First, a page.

You’ve put a lot of time and money into your property and you know that you’ve got to have a regular maintenance routine to keep it in good order and looking the way you and your tenants would like. There are some tasks you have done on a weekly or monthly basis, and some are scheduled annually. That’s great for the building itself, but do you give the same kind of thought to the landscaping? A rich carpet of green grass is the finishing touch for your property and it needs the same kind of care as you give the interior so that it remains an asset you and your tenants can be proud of.
Here are the steps to drawing up a seasonal schedule for yourself or your gardener that will keep the lawn healthy and thriving through the seasons:
In parts of the country where winter means low or freezing temperatures and snow, there’s little required for the lawn. Do be aware, though, that heavy foot traffic on a snow-covered lawn is going to lead to compaction of soil and grass roots that you’ll have to deal with later. If it’s applicable, remind tenants that it’s never acceptable to drive over lawns, and doubly so if they’re frozen.
In warmer temperature zones, cut down the watering schedule since there are fewer hours of daylight and usually some rain. If you don’t have “smart” irrigation controls, be sure to adjust timers.
Wherever you live, if you do the gardening yourself you can spend some time getting your tools ready for spring. Scrub off old dirt, remove rust, lubricate pivot points, and sharpen blades on hand tools and your mower.
This is the season when the lawn needs the most attention. Doing these jobs will determine how lush and green the lawn will be through the summer.
• Rake vigorously to remove surface leaves, dead grass, thatch, and debris.
• Aerate the soil to correct compaction caused by weather and foot traffic. This opens up the lawn to receive nutrients and adequate hydration.
• Test and correct the pH. Grass thrives in neutral pH, so soil needs to be adjusted if it’s too acidic or alkaline.
• Pre-treat for weeds. The best time to stop them is before they start.
• Fertilize to give the grass a strong root system and the energy for a long growing season.
• You may want to overseed (read more about that on the list for Fall) if you’ve got a cool season grass like bluegrass or turf-type tall fescue, but note that this will mean you can’t pre-treat for crabgrass and weeds because the products that stop those seeds from germinating will stop the grass seed, too.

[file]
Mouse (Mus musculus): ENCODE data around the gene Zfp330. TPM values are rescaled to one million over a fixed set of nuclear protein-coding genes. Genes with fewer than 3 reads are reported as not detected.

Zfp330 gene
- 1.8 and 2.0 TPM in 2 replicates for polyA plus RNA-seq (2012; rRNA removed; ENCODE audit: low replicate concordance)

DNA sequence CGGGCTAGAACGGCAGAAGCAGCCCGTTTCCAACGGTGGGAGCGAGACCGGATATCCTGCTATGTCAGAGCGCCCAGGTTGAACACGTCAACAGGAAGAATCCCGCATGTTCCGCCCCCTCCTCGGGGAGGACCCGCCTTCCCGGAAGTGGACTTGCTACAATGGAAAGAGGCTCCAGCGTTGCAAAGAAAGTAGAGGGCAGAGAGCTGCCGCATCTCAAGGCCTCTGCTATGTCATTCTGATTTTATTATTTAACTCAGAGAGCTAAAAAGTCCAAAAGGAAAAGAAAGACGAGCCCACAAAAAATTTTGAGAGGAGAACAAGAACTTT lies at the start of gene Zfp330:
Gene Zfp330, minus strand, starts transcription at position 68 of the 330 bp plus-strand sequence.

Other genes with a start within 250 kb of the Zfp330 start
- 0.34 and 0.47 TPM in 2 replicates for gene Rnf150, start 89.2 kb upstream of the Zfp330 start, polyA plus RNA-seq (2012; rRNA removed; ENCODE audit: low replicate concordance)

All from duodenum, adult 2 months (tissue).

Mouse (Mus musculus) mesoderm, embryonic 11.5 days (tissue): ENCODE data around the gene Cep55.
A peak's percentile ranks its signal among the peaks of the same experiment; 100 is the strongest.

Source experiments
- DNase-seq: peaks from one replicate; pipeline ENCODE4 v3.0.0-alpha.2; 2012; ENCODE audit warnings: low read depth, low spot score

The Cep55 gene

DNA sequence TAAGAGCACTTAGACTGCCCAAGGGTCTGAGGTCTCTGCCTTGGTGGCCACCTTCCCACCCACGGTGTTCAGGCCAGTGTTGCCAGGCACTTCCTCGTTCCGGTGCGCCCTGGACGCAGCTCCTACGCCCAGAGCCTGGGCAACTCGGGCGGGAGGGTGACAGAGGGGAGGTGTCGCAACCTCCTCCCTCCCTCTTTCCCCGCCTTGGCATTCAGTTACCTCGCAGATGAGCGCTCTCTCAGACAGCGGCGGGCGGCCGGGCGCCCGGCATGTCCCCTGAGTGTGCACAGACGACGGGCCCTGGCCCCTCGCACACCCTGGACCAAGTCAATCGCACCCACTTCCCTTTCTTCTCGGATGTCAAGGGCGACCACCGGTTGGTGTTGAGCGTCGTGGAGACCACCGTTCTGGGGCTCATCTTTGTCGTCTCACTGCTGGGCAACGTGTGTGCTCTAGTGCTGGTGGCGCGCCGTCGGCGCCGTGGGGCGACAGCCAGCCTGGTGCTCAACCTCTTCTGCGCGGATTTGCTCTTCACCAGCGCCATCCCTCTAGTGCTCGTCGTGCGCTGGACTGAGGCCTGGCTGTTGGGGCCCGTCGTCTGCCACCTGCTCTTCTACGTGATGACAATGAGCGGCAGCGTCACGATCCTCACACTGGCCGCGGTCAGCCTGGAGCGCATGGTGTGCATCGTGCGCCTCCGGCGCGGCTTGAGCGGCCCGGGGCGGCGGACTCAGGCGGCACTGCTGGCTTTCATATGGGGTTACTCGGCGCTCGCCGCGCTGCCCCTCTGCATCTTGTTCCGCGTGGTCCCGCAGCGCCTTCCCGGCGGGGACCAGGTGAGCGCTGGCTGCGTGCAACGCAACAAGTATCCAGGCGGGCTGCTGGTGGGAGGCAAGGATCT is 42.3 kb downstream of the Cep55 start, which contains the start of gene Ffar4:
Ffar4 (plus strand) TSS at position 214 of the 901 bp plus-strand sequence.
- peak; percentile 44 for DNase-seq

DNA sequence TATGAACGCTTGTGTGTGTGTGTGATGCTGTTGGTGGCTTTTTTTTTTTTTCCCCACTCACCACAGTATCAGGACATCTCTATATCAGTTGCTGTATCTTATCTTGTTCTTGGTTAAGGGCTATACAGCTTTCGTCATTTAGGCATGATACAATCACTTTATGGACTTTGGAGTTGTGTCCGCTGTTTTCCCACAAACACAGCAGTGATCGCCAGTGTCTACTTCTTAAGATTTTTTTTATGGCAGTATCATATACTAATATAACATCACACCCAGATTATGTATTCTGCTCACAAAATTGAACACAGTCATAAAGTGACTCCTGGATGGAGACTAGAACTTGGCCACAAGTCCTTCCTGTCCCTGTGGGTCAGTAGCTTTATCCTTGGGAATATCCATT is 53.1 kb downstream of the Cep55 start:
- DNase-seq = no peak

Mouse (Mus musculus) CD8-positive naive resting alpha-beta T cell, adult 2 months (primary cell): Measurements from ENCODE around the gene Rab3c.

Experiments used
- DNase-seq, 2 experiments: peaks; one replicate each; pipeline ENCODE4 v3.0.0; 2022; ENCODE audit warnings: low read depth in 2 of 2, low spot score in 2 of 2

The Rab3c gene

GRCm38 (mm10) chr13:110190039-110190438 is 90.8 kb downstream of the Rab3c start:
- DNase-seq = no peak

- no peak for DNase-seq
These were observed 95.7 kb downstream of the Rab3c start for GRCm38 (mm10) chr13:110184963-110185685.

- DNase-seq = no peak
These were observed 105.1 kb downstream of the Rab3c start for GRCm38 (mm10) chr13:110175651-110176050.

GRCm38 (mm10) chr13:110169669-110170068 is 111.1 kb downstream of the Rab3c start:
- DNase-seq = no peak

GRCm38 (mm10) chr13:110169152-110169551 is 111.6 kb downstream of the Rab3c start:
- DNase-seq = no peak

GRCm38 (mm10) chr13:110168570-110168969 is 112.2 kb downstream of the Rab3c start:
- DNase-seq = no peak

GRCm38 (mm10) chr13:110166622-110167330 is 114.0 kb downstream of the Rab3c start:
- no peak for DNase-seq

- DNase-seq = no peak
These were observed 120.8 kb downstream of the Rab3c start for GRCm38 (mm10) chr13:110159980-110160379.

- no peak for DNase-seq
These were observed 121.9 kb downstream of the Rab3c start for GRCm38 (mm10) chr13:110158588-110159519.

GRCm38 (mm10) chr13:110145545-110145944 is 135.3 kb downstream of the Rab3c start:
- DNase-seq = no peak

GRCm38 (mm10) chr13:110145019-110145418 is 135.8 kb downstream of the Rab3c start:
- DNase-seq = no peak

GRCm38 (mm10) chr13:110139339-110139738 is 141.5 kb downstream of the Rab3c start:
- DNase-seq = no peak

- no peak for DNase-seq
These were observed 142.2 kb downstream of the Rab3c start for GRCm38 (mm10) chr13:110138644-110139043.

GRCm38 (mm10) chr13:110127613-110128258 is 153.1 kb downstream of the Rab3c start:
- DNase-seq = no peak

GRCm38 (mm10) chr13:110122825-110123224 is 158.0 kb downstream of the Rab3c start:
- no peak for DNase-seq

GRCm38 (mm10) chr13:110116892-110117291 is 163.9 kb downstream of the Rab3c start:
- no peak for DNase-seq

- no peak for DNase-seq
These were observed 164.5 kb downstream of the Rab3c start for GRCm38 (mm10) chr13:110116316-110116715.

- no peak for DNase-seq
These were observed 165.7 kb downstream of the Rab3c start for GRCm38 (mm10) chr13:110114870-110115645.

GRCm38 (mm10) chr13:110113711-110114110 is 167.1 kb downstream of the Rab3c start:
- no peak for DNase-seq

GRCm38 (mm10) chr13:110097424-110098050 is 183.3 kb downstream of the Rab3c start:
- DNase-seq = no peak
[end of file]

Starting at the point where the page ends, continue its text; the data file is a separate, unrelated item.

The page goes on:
Watering and light maintenance are all that a lawn requires in summer.
• Water in the morning after the dew has dried, because having the lawn continuously wet can encourage certain fungal diseases. Water deeply rather than frequently, making sure the lawn gets an inch of water each week.
• Mow regularly, removing only one-third of the grass blade height each time. The higher the grass, the deeper the roots are, and the more moisture they retain. Leave clippings in place as mulch and to shield the soil from sun that will dry it out.
• Keep weeds in check by hand-pulling annual, shallow-rooted weeds and doing spot treatments on hardier ones.
This is the time to do the jobs that will ensure that the lawn is ready for winter and fresh regrowth as the weather warms.
• Overseeding in spring doesn’t mean you shouldn’t do it again now. Fall is when to overseed your lawn so that it recovers after the stressful heat of summer. The process is simply sowing the seed over the entire lawn, not just the areas that are bare or thinning. The process will improve the density of the lawn, revive its rich color, and improve its overall health, making it more able to fend off weeds.
• If the lawn is on a twice a year fertilizing schedule, and you fertilized in the spring, now is the time for the second round so the grass can benefit from the extra nutrition as it gets ready to go dormant for the winter.
• Pre-emergent weed control may also be called for, depending upon where you live. Weeds may not show until early spring, but perennial varieties will be actively growing roots and storing up energy for their reemergence. Stop them now.
• Mow until the grass goes dormant, and then put away the mower ‘til spring.
• Clean up by raking weeds and debris, and remove lawn furniture so it doesn’t compress the ground and invite pests and disease.